Cigna raises questions about Healthcare.gov subsidy calculations; government denies problem

WEST PALM BEACH, Fla. - Day two and the problems continue with Healthcare.gov .  Users are still struggling to create an account to view policies and calculate their subsidy. We also learned there may be a problem with the subsidy calculations, but the government denies there is an issue.

Throughout the day, we got messages saying there were a lot of visitors to the site. Even when we were transferred to the account creation and login page, we had problems.

At 10:30 AM, the security questions were blank.

At 2:30, we were able to choose among different security questions and provide answers. We created an account and even saw the word "Success." We waited to be taken to the next screen, but ended up with a server and error message. The only option at that point was to start over again.

We logged back in, and this time our username and password were invalid.

While Health and Human Services official said people are creating accounts and the website does function properly, the Consumer Watchdog also learned you may not be able to rrely on the subsidy calculations.

"What the Cigna management team told us Friday was that they had access to the site for several weeks and every time they went to run the information to determine if a person was entitled to tax credits or not they got different and strange answers. In other words, the whole system is not meshing together properly yet," said agent Dennis Lentin of DL Consultants.

Cigna said in a statement, "Currently the website healthcare.gov isn't working and CMS is not able to provide accurate subsidy information."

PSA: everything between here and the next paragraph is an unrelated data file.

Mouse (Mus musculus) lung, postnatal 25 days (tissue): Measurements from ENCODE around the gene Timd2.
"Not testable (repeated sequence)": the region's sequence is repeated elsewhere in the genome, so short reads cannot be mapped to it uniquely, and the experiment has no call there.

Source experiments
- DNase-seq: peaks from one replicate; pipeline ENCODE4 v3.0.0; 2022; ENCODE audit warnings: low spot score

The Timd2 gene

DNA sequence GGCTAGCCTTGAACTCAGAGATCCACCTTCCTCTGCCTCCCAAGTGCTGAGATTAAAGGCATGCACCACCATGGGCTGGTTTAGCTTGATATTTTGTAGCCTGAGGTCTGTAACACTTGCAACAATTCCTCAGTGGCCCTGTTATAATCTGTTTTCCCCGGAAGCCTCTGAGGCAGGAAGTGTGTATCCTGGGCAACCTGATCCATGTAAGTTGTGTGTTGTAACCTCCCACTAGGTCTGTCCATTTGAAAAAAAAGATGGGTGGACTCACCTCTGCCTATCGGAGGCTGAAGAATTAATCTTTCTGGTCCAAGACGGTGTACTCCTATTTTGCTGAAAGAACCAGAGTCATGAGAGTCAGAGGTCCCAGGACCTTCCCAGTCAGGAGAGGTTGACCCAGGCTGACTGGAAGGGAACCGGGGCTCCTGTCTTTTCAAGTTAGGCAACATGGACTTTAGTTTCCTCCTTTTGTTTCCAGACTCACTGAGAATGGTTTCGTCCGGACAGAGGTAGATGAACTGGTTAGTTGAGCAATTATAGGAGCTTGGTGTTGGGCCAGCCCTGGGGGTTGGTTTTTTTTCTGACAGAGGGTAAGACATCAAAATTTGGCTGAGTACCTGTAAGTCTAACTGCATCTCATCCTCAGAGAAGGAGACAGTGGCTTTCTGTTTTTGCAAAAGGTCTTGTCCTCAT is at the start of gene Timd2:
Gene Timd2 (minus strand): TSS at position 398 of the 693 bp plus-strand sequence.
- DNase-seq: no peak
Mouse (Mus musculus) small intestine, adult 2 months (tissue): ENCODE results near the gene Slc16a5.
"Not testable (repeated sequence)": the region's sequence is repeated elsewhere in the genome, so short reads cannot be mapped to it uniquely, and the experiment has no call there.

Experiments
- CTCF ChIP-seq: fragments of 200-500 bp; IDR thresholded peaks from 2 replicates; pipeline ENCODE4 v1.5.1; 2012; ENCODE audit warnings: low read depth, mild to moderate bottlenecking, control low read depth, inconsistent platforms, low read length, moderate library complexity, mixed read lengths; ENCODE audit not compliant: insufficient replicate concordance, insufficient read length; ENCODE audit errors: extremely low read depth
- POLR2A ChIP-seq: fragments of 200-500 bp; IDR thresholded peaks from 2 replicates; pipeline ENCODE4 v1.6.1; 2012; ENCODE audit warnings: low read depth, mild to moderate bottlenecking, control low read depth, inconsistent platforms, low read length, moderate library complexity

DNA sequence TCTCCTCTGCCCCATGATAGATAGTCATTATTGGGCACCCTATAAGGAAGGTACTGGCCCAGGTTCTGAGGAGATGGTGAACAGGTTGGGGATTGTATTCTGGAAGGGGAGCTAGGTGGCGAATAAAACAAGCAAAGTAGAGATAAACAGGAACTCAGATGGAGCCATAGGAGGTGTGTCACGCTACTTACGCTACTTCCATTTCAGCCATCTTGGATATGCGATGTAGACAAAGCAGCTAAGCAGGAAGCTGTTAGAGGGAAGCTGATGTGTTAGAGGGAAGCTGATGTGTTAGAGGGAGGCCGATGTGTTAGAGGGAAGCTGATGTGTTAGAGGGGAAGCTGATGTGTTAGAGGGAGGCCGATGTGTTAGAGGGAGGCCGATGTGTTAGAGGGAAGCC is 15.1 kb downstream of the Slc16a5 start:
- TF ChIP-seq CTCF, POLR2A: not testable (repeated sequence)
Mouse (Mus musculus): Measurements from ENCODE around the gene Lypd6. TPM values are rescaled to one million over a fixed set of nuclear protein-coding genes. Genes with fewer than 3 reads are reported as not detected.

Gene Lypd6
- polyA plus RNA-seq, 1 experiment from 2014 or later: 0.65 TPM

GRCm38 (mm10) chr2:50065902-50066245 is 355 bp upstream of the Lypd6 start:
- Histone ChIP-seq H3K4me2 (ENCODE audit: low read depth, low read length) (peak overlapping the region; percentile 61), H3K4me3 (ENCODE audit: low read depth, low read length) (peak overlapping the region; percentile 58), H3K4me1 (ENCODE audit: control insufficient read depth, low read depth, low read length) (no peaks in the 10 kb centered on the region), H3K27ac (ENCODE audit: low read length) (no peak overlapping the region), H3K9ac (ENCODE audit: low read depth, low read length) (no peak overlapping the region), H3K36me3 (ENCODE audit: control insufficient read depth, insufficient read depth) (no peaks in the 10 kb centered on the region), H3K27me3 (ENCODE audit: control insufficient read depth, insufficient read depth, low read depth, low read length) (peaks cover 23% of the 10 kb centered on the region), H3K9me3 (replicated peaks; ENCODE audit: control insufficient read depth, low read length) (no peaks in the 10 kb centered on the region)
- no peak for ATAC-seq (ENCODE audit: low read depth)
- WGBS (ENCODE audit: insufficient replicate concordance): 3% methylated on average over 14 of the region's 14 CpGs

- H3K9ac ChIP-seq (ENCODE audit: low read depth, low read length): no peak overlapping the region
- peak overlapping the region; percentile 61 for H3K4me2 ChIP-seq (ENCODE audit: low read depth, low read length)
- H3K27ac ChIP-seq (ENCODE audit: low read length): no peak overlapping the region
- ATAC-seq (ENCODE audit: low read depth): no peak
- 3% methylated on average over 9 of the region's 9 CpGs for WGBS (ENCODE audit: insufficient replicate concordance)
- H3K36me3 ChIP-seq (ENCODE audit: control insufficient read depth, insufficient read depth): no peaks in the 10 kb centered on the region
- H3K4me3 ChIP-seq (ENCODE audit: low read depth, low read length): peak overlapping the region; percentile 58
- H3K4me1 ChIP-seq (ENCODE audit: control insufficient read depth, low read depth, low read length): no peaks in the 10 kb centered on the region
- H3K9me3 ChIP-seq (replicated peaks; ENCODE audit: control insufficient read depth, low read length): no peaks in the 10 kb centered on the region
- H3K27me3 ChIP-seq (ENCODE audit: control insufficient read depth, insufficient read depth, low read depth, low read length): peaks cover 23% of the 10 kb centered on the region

Federal officials are disputing the subsidy problem.

A Health and Human Services employee said, "Consumers have worked through the application process and are receiving eligibility determinations. We are confident that these are accurate and we will be doing checks to ensure that this is the case."

Agents like Lentin say they are being told to give it a few weeks.

"They told us that we should forget about October 1st, we should assume November 1st because it is going to take a minimum of two to three weeks to get this system complete and running and then whatever going to appear need to be worked out," Lentin explained.

Legal Aid said it's hoping the bugs are worked out next week, and it's now scheduling enrollment appointments starting Monday.

Until Healthcare.gov is fully functional, you can go to the individual insurance carrier websites to view the possible plan options. You can begin browsing the plan options, and checking to see which plans include your doctors. If you are eligible for a subsidy, you won't be able to calculate your discount.
 

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